The Velvet Café

A room for thoughts about movies

A whisky in the honor of Sugar Man

with 17 comments

You know you’ve had a bad day when you kick off the evening by devouring

  1. one package of throat lozenges followed by
  2. an aspirin and rounded off with
  3. a (small, I assure you!) glass of whisky which you splash around in your mouth, telling yourself that you only have it for medical reasons, to kill off the pesky germs that have taken control over your body.

Then you drift away in a sea of self pity, clinging to your floating device, the thought of comfort: “Only two more days! Two more days before the weekend!”

And then it comes to you: the memory from last night and you suddenly feel ashamed over yourself, over how lazy you are, how spoiled you are, how you’ve given up hope and ambition for – what? Aspirin and whisky.

It’s time to have a serious conversation.

“Sugar Man!” you say to yourself.

“Sugar Man! Don’t you remember? You’ve got to stop whining!”

You recall the feeling you had as you left the theatre last night after watching Searching for Sugar Man. You remember how you sparkled, how you wiped a few tears from your eyes and how you smiled. It was as if you had come truly alive for the first time in God knows how many years, ready to embrace the world, ready to become what you were supposed to be, ready to shine.

And you reach for your smartphone, entering “Sixto Rodriguez” at YouTube and as the music starts playing it all comes back to you.

You’re done feeling sorry for yourself, done making out with your coach. You have writing to do. It’s time to start spreading the world. You need to tell the world – or -well – at least the poor few fellows who visit your blog – that they ought to look up this film.

You start writing and then you stop and push the “delete” button, firmly. You can’t say THAT thing and certainly not THAT thing either. And no, you probably shouldn’t even mention THIS fact. And then you tear your hair. This is a documentary for heaven’s sake, not a crime mystery! But actually it’s just as spoiler sensitive.

So you decide to say as little as you possibly can. This is what you decide to say in your blog post:

“Here’s the storyline according to IMDb: ” Two South Africans set out to discover what happened to their unlikely musical hero, the mysterious 1970s rock ‘n’ roller, Rodriguez ”

I had never heard of this guy before watching the film and you probably haven’t either.

Good for you. Let it stay that way, whatever you do. Don’t look up anything at all about Sixto Rodriguez or about this film before you have watched it. Just trust me on this: watch it as blind as you can. You’ll thank me afterwards.”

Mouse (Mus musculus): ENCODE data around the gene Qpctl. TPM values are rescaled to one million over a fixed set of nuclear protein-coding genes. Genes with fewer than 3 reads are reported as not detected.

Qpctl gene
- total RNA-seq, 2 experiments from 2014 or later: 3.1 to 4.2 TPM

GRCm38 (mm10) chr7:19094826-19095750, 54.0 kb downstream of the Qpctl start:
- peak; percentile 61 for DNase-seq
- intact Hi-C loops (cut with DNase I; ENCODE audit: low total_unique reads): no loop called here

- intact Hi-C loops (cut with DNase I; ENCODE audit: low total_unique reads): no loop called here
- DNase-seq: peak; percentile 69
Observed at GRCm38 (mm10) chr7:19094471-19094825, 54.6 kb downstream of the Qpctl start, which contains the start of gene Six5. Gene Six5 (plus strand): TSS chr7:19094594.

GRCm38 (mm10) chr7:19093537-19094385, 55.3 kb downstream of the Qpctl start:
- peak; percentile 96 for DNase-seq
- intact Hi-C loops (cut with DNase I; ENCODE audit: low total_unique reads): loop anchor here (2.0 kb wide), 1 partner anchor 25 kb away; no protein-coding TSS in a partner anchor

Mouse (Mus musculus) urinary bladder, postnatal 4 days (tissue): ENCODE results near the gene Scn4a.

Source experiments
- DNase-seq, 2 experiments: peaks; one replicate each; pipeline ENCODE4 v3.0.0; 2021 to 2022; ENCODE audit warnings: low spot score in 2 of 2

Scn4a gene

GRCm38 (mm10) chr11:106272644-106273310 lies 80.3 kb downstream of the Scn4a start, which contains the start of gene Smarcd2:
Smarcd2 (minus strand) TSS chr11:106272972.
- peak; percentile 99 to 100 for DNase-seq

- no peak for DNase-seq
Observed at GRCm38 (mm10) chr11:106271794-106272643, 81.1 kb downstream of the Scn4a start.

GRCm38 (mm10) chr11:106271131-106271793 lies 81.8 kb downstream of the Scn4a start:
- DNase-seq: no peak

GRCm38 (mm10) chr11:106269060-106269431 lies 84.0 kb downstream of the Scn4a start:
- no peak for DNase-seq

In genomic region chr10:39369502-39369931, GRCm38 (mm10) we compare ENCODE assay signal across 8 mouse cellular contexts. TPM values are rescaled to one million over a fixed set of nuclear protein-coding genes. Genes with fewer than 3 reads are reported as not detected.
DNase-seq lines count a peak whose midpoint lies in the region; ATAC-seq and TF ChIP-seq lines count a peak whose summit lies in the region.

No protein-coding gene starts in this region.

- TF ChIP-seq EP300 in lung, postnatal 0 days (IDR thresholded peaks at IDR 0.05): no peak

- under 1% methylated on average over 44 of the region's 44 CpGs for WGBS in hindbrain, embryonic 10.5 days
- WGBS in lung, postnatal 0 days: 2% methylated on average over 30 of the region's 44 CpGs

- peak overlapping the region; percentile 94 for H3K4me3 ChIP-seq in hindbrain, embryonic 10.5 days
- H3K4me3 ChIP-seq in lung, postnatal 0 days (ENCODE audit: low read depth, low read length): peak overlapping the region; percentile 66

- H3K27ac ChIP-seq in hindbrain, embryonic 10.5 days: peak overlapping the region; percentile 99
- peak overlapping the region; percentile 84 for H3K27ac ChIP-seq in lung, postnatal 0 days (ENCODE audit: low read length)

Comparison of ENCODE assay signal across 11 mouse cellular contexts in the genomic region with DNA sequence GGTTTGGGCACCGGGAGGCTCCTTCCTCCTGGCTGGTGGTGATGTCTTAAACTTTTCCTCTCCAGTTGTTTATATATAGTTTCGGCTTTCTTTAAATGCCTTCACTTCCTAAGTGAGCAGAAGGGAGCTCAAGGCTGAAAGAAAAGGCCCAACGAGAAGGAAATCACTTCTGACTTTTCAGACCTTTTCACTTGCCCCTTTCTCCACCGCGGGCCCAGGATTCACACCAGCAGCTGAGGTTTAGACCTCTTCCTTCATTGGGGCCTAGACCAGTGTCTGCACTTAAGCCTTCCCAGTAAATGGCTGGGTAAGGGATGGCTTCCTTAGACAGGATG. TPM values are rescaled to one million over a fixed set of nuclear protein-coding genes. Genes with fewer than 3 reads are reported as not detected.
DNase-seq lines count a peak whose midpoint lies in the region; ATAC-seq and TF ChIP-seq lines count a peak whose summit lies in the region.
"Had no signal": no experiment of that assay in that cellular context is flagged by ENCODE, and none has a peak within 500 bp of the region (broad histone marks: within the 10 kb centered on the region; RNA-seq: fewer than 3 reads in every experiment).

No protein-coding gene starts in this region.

And then you stop. That’s not much of a review. You need to say more than that. But what?

Should you talk about what a brilliant storyteller the Swedish director Malik Bendjelloul is?

Perhaps you should mention that you don’t need to be particularly interested in music to enjoy it? It’s just as much about working class life in Detroit, about what it was to live inside the walls of the apartheid regime in South Africa, a film about poverty and empowerment, a film about how things that we do that seem meaningless might make a way bigger difference than we ever imagine.

Or should you say something about the wonderful music or the beautiful editing or the cinematography? What argument to watch it would they listen to?

Then you shrug and decide not to worry. Maybe this film will, maybe it won’t find a huge audience right now. But even if it won’t – there’s no reason to despair.

“Here’s to Sugar Man!” you say, raising your whisky glass before the final few drops enter your body, starting their hunt for intruders.

It’s time to go to sleep. Tomorrow will be better.

Searching for Sugar Man (Malik Bendjelloul, SWE, 2012) My rating: 5/5

Written by Jessica

September 5, 2012 at 10:53 pm

17 Responses

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  1. Great “review”. That’s all *I* am gonna say. 😉 I know how you feel about saying anything more about the film then the obvious: just see it.


    September 6, 2012 at 12:50 am

    • Yes. It’s a bit frustrating to just tell people “see it”, unable to expand a bit on why. Funny enough my 18 year old watched the film before I did, after a recommendation from me. I said: “I’ve heard it’s good”, which was enough for her to put her trust in me. When she returned she was thrilled and she’s kept nagging me every day since about when I’m going to see it. It’s the first time I’ve seen her so anxious about me seeing a certain movie.